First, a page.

Igor Stimac, head coach of the Indian men’s football team headed for the Hangzhou Asian Games, shot back smiling with a question of his own to a question during his pre-departure press conference regarding the morale in the camp.
“Which morale and in which camp?” Stimac asked.
The Croatian coach was speaking on Sunday afternoon, hours before he was to meet his players assembling at the Delhi airport for a 10pm flight to Hong Kong. After a “5-6 hour” transit, the squad will touch down in Hangzhou “around 5pm” on Monday. They play China on Tuesday, without a single training session together.
“From requesting more time for preparation, we came to a point where we need to be happy where we get the players just before kickoff,” Stimac said.
And they are not even players the Croatian wanted in the first place. From the “first list of 50 players provided more than four months ago” and after changing it multiple times, the coach has at his disposal Sunil Chhetri and Sandesh Jhingan among his prominent first-choice picks for the squad but most others whom “I’ll meet for the first time”.
Jhingan — along with Chinglensana Singh and Lalchungnunga — were late additions on Friday to the squad that was changed several times over the last few days amid last-minute negotiations between the All India Football Federation (AIFF) and the Indian Super League (ISL) clubs unwilling to release players with the league starting on Thursday.
And thus taking on China, Bangladesh and Myanmar with “what we have”, Stimac hopes to open their Group A campaign with a good fight, primarily, “because I cannot expect more in such situation”.
“I am not thinking about results, to be honest. I have no reason whatsoever to request results from the players,” he said. “The reasons are well known. All I’m going to ask the players to do is the best of their abilities. I’ll try to help them in achieving that.”
His priority isn’t winning matches or advancing to the next stage from the group, but to “save my players’ legs” and “not let anyone down with injuries” with an eye on the World Cup qualifiers. Therefore, he said, he could leave out Chhetri and Jhingan against China going straight from travel — which will also double up for tactical preparation — to competition.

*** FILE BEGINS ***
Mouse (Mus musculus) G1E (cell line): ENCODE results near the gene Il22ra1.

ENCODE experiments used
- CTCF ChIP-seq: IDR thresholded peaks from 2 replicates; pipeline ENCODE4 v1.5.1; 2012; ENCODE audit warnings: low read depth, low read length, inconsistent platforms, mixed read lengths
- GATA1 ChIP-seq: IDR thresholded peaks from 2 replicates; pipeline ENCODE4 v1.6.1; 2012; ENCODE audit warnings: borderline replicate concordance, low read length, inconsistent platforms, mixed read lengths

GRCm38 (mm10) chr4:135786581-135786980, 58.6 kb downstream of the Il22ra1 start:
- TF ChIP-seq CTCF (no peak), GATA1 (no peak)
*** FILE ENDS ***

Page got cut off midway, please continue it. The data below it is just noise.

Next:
“I’m not thinking about China. I’m thinking about Bangladesh and Myanmar. So, do not be surprised if I leave Sandesh and Sunil out for the first game. I will not put us or the country in danger of losing Sunil ahead of the World Cup qualifiers,” he said.
“Having two days’ preparation prior to big games will never serve us well. That’s why I was always against such short camps and trying to escape from such challenges. They’re bringing nothing good to India.”
Part of Croatia’s 1998 World Cup squad that finished third, Stimac said if he had known that “certain elements will stop us from going there with the best possible team”, he would have probably done things differently.
“I would rather pick all I-League players and request to train with them for two months to prepare for the Asian Games. And you wouldn’t notice much of a difference there. We don’t have a huge difference in the quality of players playing in ISL and the good youngsters in the I-League.”
The tussle for releasing players outside the FIFA window and the subsequent lack of preparation time — Stimac has repeatedly stressed about having longer national camps ahead of major tournaments — is continuing to do “injustice to the national team”.
“These things are following us continuously,” he said. “Whatever I request, I’m not requesting for myself. It’s for India. Today we have what we have. Most of them aren’t with us, and I feel sorry for them because it’s one great opportunity lost for one great generation to maybe get one medal there.”
For those who are there in the largely depleted squad, the importance of this Asian Games though shouldn’t be lost, he added. “This tournament should serve mostly to those players who are not primarily on the list as a great opportunity and challenge to prove themselves — that they deserve better opportunities in ISL, their clubs and to turn highlights to themselves,” Stimac said.
While stating that no tournament is a mere formality for him, Stimac, however, reckoned that with the players he has, India will need plenty of fight and some luck to advance from the group in Hangzhou. “How much can we do?” he said.